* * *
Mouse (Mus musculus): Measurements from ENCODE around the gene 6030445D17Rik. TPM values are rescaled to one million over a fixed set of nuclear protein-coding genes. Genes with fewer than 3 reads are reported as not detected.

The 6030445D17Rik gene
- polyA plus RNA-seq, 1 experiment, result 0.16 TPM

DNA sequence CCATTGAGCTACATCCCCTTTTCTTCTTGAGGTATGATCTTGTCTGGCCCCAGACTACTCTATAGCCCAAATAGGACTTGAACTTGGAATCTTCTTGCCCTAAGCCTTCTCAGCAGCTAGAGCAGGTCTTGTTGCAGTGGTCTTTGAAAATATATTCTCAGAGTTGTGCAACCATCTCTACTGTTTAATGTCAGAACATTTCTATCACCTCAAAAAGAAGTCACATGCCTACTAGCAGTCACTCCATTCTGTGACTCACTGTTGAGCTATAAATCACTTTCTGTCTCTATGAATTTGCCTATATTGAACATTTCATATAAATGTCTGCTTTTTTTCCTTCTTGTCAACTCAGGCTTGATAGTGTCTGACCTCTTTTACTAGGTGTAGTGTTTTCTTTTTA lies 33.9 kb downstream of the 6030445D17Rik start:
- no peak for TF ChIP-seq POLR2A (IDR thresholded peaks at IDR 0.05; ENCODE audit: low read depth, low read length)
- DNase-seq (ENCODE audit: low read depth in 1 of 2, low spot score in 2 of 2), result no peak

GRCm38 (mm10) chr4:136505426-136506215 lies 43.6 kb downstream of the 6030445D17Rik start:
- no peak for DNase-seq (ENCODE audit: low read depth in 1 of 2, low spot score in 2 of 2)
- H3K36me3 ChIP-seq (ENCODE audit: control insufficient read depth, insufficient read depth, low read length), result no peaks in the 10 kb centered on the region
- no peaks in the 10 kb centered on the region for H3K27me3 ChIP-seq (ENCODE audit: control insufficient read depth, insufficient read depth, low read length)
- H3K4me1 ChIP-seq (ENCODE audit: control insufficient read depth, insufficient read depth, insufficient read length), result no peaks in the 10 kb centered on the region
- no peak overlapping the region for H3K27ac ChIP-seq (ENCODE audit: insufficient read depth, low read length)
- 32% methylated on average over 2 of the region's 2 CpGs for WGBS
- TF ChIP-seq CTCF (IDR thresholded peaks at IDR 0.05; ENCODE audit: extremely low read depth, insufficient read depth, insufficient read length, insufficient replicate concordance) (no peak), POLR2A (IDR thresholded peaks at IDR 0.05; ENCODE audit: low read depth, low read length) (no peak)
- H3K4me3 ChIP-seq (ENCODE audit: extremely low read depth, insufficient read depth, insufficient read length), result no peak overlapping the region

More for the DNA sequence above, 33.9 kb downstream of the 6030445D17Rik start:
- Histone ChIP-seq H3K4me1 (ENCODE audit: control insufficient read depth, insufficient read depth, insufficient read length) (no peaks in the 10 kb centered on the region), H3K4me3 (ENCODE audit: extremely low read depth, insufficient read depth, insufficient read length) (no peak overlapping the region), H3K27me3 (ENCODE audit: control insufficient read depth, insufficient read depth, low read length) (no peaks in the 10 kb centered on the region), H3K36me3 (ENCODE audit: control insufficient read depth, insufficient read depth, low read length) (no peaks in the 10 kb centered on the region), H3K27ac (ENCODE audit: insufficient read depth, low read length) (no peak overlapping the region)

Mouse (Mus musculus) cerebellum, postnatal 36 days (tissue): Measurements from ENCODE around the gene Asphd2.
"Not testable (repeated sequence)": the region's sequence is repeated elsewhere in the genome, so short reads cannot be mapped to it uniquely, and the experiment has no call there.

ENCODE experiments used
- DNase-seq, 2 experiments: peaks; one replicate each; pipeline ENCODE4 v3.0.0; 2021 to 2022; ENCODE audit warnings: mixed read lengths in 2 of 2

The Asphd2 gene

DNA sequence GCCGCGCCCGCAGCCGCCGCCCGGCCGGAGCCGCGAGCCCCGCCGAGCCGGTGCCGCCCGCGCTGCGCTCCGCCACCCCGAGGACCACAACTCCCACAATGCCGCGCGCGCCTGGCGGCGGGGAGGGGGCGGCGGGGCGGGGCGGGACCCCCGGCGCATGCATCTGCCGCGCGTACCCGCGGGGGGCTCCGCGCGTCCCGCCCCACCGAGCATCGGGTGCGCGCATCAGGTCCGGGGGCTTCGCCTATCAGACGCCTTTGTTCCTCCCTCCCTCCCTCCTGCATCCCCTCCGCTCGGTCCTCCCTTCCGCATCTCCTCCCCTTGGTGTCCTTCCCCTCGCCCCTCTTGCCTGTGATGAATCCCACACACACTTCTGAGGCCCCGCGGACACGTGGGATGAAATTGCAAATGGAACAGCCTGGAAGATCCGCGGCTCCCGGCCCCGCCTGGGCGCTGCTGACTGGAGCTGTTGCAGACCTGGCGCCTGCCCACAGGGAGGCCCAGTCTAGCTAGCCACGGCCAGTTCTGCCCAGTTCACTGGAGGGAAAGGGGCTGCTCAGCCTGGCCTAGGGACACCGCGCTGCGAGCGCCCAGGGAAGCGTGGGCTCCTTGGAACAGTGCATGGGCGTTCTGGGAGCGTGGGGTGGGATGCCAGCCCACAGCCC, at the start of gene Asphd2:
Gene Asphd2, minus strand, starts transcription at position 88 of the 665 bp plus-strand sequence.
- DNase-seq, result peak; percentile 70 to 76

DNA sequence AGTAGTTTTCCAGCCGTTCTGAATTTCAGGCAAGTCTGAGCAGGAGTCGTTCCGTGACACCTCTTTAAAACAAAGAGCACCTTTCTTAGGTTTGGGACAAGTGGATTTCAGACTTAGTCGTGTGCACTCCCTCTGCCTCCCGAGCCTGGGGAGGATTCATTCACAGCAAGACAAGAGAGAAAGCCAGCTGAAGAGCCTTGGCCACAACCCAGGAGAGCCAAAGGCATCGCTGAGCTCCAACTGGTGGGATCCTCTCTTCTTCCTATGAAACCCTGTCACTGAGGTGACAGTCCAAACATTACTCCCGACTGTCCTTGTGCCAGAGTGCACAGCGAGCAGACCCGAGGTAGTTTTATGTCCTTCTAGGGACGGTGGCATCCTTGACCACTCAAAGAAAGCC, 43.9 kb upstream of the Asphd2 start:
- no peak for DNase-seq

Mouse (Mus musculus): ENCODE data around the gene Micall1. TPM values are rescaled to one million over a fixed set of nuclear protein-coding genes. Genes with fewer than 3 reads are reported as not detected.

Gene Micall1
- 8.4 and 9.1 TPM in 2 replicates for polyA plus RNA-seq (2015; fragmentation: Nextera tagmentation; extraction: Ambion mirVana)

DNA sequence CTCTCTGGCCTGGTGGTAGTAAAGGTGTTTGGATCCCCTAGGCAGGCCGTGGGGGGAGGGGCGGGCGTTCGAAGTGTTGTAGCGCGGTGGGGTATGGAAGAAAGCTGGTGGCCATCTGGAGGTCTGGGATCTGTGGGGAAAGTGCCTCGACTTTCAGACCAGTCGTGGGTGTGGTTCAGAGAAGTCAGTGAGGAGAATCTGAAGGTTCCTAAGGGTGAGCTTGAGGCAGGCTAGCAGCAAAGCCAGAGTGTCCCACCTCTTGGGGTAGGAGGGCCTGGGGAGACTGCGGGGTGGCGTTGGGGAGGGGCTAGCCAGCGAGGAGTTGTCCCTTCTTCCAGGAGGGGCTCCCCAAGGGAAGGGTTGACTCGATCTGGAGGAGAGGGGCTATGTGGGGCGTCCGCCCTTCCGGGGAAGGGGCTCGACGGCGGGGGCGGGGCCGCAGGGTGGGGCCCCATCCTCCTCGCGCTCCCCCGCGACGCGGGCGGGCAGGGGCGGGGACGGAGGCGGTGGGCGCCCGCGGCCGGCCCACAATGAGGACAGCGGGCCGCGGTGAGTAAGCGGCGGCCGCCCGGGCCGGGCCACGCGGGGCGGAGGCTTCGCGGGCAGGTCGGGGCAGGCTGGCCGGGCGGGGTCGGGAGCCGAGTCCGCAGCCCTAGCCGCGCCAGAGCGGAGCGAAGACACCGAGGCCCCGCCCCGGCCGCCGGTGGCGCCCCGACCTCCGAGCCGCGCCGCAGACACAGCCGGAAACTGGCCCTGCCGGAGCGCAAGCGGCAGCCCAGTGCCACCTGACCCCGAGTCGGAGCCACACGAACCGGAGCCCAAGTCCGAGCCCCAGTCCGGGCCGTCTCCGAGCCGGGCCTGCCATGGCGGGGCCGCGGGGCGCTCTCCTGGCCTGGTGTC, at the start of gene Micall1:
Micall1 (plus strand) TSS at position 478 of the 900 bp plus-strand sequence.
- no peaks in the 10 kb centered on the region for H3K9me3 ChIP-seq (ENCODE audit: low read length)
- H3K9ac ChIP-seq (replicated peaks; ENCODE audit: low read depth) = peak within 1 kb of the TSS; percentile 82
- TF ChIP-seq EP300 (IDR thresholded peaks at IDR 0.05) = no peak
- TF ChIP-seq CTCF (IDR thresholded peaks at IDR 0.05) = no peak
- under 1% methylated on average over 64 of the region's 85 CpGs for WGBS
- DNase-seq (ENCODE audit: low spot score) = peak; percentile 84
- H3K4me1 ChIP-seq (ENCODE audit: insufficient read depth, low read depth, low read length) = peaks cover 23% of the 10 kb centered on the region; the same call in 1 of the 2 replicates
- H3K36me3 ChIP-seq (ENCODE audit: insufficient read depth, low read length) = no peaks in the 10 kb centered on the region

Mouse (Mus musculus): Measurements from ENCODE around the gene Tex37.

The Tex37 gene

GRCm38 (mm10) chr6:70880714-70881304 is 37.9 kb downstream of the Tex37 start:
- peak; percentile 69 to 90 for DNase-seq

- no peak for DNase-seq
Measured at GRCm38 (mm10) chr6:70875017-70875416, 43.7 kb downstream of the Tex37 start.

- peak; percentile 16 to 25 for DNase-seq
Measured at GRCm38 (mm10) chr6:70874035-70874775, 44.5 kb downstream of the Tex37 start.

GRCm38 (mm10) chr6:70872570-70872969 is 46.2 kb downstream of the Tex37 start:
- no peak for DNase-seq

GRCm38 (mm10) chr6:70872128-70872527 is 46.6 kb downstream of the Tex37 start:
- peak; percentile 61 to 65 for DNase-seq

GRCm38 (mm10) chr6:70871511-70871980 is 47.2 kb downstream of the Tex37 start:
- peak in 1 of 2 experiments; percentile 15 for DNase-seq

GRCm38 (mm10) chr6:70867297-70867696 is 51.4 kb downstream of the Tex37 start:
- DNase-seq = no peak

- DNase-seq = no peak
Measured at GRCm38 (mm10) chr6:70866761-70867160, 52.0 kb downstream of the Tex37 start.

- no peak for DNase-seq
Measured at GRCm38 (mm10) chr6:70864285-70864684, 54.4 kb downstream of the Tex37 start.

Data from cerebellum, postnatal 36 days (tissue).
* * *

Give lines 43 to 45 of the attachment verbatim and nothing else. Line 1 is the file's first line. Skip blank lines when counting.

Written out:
GRCm38 (mm10) chr6:70880714-70881304 is 37.9 kb downstream of the Tex37 start:
- peak; percentile 69 to 90 for DNase-seq

- no peak for DNase-seq